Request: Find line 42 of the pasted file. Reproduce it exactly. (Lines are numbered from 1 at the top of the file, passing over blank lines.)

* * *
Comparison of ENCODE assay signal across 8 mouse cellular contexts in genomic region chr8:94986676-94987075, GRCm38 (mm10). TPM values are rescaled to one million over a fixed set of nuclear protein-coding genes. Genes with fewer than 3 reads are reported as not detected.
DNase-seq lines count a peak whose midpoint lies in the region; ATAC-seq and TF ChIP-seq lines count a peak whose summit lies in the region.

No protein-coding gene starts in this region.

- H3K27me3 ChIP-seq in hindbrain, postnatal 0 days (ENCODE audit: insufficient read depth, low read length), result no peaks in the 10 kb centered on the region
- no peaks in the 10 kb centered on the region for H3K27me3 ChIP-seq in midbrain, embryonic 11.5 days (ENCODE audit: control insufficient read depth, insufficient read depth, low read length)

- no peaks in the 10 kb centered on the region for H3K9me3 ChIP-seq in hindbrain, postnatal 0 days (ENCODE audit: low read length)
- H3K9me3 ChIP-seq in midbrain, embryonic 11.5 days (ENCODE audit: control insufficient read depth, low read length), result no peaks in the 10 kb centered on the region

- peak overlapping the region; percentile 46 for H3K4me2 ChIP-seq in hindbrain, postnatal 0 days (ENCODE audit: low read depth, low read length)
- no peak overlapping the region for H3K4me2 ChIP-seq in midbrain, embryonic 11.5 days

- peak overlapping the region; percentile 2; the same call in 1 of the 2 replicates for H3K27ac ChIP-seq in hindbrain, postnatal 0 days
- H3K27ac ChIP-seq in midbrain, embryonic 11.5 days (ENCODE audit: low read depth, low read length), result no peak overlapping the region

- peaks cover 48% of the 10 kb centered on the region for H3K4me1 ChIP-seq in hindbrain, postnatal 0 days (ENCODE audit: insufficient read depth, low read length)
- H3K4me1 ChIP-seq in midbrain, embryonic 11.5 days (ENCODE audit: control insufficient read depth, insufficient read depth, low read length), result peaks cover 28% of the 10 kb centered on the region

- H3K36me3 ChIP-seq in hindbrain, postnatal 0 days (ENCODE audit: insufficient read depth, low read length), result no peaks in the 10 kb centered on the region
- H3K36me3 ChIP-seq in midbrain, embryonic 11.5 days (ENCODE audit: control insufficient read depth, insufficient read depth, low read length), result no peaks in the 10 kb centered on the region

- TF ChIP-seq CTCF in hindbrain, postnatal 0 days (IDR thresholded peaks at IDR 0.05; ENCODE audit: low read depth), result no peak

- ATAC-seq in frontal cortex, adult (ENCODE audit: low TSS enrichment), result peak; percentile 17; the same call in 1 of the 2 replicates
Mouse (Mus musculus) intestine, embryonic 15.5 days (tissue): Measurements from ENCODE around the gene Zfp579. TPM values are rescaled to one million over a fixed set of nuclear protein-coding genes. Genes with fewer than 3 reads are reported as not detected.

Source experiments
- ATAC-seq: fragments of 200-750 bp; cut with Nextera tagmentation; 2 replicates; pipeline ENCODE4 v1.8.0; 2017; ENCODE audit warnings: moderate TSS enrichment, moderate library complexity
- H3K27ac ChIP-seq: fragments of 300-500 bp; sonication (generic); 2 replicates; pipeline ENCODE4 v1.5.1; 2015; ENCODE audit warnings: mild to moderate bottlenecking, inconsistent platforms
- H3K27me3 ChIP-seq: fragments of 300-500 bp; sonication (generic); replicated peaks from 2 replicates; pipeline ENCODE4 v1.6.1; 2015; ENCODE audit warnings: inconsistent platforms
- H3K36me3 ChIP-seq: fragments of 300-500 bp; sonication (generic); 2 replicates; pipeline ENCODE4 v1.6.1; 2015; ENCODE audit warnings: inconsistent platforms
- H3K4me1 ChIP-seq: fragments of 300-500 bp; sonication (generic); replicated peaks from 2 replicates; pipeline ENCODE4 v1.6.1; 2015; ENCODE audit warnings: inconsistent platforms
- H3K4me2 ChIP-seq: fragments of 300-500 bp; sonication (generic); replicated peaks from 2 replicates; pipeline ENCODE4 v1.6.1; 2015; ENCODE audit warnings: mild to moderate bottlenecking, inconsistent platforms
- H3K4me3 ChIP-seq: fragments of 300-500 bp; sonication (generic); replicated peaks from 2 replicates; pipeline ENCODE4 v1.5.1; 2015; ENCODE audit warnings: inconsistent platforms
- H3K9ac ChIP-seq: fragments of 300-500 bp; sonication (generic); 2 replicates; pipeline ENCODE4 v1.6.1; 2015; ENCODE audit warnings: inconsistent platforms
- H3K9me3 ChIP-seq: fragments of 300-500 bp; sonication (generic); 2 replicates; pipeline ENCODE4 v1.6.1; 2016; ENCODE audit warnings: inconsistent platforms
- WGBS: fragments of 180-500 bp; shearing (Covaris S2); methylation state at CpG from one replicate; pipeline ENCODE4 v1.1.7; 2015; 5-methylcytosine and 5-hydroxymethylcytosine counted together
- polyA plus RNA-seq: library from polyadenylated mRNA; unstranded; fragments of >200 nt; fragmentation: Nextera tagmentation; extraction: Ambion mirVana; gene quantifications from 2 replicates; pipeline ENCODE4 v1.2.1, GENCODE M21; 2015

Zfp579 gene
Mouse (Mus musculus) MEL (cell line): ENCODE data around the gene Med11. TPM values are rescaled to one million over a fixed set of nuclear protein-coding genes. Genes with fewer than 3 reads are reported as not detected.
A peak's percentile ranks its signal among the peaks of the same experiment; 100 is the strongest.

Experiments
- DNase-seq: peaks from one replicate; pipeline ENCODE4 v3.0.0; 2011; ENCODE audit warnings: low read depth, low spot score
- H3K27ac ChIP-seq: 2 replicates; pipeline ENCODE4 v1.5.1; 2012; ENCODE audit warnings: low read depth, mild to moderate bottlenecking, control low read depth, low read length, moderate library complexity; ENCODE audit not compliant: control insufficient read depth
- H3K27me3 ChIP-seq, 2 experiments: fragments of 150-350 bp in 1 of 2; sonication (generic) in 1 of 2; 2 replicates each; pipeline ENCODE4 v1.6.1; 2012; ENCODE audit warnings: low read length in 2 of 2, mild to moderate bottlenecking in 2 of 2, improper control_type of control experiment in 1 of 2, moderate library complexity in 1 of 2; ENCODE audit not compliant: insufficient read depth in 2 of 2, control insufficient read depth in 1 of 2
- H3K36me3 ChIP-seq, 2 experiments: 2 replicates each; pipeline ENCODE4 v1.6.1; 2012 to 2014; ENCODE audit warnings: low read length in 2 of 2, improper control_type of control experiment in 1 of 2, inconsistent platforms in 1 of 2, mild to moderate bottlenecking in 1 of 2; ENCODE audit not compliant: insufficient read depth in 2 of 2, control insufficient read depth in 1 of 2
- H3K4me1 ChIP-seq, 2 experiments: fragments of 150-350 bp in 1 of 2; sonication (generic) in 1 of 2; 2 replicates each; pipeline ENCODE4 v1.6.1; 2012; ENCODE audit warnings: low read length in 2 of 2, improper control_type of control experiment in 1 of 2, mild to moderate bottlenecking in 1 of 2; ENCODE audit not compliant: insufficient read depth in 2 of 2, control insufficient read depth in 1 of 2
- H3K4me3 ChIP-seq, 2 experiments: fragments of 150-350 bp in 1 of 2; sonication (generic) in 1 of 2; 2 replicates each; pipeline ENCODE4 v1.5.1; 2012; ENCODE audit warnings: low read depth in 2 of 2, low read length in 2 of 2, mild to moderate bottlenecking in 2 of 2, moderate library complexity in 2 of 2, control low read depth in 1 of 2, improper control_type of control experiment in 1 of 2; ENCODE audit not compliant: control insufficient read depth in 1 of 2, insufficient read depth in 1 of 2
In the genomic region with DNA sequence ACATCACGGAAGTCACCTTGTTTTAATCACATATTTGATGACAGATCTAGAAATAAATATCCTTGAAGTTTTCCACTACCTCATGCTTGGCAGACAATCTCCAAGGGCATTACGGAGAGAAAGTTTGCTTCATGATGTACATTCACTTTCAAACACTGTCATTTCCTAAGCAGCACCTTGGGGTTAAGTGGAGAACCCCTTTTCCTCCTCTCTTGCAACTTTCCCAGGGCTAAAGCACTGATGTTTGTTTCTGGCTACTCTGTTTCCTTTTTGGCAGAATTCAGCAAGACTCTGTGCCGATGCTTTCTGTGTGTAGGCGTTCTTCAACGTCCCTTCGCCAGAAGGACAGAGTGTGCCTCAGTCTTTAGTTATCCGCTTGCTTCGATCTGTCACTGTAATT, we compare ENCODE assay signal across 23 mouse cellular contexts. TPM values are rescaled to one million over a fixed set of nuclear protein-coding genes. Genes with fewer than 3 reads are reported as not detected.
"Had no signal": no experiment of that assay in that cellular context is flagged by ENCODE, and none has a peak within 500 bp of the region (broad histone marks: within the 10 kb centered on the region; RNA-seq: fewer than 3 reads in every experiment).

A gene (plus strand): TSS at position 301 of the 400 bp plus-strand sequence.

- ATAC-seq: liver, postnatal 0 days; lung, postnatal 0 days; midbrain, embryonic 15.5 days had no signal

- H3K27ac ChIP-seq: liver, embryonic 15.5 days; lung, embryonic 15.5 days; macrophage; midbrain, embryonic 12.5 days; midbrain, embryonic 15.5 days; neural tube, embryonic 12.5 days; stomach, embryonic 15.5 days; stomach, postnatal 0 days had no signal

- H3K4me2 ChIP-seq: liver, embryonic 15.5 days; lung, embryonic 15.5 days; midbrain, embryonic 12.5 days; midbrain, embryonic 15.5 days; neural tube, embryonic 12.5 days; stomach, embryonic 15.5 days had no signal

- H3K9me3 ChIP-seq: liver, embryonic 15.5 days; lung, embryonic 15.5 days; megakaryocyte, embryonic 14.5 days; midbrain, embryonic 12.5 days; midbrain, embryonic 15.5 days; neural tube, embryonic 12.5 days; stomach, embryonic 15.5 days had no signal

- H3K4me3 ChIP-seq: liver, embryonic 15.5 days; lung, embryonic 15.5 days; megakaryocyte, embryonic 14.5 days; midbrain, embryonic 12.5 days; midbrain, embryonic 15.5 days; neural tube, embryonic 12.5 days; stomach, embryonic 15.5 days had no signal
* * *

"Had no signal": no experiment of that assay in that cellular context is flagged by ENCODE, and none has a peak within 500 bp of the region (broad histone marks: within the 10 kb centered on the region; RNA-seq: fewer than 3 reads in every experiment).